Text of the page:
questions flashed into Darby's mind, but he did not
find the answer until years later, when he told me the story.
Strangely, the story of this unusual experience was told to the
author in the old mill, on the very spot where the uncle took his
whipping. Strangely, too, I had devoted nearly a quarter of a century
to the study of the power which enabled an ignorant, illiterate
colored child to conquer an intelligent man.
As we stood there in that musty old mill, Mr. Darby repeated the
story of the unusual conquest, and finished by asking, "What
can you make of it? What strange power did that child use, that
so completely whipped my uncle?"
The answer to his question will be found in the principles described
in this book. The answer is full and complete. It contains details
and instructions sufficient to enable anyone to understand, and
apply the same force which the little child accidentally stumbled
Keep your mind alert, and you will observe exactly what strange
power came to the rescue of the child, you will catch a glimpse
of this power in the next chapter. Somewhere in the book you will
find an idea that will quicken your receptive powers, and place
at your command, for your own benefit, this same irresistible power.
The awareness of this power may come to you in the first chapter,
or it may flash into your mind in some subsequent chapter. It may
come in the form of a single idea. Or, it may come in the nature
of a plan, or a purpose. Again, it may cause you to go back into
your past experiences of failure or defeat, and bring to the surface
some lesson by which you can regain all that you lost through defeat.
After I had described to Mr. Darby the power unwittingly used by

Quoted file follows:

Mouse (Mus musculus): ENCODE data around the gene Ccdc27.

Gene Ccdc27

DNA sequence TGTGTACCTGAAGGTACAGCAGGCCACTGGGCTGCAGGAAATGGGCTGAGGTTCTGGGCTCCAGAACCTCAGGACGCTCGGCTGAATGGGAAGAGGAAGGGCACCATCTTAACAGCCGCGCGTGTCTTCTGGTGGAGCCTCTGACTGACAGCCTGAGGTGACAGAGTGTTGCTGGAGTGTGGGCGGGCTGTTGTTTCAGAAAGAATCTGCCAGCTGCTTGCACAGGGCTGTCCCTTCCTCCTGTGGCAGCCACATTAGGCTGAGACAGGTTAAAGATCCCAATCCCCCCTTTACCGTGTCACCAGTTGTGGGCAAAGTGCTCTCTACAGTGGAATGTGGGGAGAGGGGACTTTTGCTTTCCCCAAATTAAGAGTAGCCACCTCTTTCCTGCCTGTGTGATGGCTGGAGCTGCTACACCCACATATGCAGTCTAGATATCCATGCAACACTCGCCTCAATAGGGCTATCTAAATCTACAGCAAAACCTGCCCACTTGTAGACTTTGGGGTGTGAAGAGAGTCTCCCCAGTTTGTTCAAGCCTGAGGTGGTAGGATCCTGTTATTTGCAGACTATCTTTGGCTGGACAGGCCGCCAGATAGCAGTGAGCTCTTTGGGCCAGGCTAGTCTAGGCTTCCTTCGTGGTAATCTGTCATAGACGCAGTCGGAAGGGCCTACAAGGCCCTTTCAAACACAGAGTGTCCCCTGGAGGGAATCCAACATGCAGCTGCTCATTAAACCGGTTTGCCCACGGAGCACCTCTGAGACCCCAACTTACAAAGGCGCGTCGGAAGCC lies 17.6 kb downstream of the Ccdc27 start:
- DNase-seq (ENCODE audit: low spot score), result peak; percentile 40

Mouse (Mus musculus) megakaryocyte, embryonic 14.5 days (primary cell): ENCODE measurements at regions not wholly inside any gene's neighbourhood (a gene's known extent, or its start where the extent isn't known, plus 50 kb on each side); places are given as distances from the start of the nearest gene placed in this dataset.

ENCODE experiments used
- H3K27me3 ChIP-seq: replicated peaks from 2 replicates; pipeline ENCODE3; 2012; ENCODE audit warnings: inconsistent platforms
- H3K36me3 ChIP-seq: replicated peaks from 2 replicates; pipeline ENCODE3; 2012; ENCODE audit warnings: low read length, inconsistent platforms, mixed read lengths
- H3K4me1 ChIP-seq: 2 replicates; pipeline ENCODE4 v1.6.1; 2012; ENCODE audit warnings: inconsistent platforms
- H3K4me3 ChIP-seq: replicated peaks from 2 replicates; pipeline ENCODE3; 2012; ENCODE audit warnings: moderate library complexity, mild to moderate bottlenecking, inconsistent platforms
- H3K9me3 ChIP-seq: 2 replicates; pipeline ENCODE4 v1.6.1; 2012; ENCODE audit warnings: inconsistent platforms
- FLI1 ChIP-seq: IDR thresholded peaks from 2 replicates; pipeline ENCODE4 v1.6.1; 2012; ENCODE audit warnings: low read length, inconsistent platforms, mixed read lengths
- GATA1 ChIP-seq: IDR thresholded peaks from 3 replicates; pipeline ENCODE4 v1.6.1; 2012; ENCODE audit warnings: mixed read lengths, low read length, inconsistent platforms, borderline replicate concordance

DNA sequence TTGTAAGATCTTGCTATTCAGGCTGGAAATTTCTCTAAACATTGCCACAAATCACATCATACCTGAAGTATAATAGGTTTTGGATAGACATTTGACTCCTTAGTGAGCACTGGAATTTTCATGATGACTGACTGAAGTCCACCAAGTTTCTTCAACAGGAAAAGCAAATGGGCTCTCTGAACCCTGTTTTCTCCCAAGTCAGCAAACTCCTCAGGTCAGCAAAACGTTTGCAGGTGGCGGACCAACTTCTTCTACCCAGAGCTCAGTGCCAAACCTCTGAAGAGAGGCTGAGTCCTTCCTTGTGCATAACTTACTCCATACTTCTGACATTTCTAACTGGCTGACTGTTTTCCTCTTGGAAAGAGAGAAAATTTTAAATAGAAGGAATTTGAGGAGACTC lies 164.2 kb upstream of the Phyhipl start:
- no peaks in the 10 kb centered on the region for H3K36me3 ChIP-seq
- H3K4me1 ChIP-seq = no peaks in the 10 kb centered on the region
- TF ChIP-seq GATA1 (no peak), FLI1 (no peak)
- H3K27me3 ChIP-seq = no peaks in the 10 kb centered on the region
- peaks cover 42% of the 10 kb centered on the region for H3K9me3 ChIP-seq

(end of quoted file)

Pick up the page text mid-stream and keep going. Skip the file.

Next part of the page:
the little colored child, he quickly retraced his thirty years of
experience as a life insurance salesman, and frankly acknowledged
that his success in that field was due, in no small degree, to the
lesson he had learned from the child.
Mr. Darby pointed out: "every time a prospect tried to bow
me out, without buying, I saw that child standing there in the old
mill, her big eyes glaring in defiance, and I said to myself, 'I've
gotta make this sale. ' The better portion of all sales I have made,
were made after people had said 'NO'."
He recalled, too, his mistake in having stopped only three feet
from gold, "but," he said, "that experience was a
blessing in disguise. It taught me to keep on keeping on, no matter
how hard the going may be, a lesson I needed to learn before I could
succeed in anything."
This story of Mr. Darby and his uncle, the colored child and the
gold mine, doubtless will be read by hundreds of men who make their
living by selling life insurance, and to all of these, the author
wishes to offer the suggestion that Darby owes to these two experiences
his ability to sell more than a million dollars of life insurance
Life is strange, and often imponderable! Both the successes and